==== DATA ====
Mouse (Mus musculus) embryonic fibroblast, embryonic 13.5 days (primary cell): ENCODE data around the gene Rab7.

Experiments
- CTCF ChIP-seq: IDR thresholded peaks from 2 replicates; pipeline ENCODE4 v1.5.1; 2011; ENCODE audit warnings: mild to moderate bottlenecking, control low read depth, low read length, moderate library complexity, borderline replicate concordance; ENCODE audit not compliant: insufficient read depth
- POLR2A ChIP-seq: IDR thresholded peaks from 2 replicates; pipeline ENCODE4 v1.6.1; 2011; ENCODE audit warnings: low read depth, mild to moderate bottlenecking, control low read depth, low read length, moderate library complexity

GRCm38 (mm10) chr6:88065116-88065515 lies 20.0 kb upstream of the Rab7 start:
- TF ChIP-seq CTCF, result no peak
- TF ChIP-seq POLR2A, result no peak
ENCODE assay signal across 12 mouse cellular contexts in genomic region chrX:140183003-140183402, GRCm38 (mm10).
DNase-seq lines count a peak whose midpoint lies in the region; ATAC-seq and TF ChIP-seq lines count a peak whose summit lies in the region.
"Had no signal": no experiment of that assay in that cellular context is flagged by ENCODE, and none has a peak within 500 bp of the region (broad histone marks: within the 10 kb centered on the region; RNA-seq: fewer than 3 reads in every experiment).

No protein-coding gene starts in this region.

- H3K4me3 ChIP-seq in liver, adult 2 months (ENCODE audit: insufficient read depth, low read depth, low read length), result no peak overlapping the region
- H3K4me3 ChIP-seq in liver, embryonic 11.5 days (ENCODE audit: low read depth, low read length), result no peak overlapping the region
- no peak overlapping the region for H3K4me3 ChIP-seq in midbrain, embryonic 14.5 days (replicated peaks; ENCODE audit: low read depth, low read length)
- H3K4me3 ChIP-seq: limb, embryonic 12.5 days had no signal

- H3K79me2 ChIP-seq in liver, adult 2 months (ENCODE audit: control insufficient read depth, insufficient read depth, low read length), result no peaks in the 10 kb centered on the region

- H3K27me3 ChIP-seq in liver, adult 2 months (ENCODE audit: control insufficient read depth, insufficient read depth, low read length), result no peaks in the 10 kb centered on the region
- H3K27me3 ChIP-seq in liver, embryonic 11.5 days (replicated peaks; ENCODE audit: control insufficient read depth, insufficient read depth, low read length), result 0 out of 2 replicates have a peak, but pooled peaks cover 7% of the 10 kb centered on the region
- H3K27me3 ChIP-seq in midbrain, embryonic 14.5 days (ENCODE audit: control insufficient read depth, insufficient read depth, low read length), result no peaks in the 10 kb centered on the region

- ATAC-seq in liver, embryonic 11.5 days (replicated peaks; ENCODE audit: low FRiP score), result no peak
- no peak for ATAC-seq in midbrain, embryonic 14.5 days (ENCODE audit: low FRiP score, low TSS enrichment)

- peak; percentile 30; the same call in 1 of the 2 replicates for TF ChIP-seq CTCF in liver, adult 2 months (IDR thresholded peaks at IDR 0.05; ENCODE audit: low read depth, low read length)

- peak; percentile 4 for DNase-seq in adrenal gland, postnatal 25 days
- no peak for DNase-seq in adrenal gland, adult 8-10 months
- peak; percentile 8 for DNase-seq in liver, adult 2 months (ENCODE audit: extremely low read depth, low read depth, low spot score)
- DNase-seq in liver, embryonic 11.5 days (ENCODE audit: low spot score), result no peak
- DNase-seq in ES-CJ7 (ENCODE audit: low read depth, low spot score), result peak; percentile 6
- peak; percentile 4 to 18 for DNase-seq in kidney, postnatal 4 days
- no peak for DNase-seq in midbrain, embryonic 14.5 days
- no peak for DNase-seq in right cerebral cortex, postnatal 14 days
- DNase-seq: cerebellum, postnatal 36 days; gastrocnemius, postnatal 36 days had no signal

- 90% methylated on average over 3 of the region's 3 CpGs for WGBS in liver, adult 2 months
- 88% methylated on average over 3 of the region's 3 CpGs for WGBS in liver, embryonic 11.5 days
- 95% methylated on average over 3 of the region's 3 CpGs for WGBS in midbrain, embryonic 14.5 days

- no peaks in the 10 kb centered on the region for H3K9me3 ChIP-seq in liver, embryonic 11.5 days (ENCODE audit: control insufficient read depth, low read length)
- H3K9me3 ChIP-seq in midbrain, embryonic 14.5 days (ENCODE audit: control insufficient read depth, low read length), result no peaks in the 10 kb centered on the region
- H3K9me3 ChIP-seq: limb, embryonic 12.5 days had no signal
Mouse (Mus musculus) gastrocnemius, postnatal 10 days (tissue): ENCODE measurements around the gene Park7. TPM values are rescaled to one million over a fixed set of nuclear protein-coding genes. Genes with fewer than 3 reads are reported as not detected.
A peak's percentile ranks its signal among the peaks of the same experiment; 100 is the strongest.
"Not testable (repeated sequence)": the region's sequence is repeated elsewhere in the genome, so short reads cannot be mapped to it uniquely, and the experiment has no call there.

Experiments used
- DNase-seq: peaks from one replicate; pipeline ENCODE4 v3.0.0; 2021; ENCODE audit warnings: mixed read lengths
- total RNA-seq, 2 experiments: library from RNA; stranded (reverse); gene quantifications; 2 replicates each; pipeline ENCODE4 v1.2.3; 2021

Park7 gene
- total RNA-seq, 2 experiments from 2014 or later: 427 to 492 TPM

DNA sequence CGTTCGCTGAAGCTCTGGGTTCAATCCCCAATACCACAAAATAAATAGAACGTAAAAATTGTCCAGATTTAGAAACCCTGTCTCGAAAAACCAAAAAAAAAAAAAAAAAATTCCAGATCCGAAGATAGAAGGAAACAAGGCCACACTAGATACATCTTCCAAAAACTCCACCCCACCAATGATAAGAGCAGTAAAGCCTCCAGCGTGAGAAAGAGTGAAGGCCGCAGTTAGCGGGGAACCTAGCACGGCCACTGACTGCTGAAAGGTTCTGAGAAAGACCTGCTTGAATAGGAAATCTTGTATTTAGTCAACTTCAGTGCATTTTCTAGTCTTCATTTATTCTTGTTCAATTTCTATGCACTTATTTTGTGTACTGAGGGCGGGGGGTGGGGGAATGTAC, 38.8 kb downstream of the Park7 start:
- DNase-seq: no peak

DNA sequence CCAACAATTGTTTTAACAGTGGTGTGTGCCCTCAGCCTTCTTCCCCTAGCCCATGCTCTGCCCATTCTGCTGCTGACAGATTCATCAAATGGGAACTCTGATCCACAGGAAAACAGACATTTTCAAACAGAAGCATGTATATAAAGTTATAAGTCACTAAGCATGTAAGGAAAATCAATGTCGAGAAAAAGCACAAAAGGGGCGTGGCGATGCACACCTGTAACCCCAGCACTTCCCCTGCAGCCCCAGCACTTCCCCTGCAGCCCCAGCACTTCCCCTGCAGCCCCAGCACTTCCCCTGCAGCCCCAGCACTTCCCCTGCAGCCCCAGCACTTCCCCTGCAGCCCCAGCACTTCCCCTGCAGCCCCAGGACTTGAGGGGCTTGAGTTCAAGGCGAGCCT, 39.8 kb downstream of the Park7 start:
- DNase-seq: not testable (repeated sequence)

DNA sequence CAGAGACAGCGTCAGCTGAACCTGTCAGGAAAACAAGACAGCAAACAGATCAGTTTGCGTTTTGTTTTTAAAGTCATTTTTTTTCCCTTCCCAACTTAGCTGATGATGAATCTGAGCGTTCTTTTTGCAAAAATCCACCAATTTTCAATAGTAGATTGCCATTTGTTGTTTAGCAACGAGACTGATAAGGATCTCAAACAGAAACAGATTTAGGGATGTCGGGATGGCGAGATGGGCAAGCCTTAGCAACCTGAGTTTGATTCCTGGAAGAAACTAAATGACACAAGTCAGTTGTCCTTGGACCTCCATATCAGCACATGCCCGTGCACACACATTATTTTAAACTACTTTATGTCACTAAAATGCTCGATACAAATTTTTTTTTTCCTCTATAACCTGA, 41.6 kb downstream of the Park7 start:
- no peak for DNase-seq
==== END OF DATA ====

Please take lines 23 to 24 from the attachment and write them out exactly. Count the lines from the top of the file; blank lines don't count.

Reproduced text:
- peak; percentile 4 for DNase-seq in adrenal gland, postnatal 25 days
- no peak for DNase-seq in adrenal gland, adult 8-10 months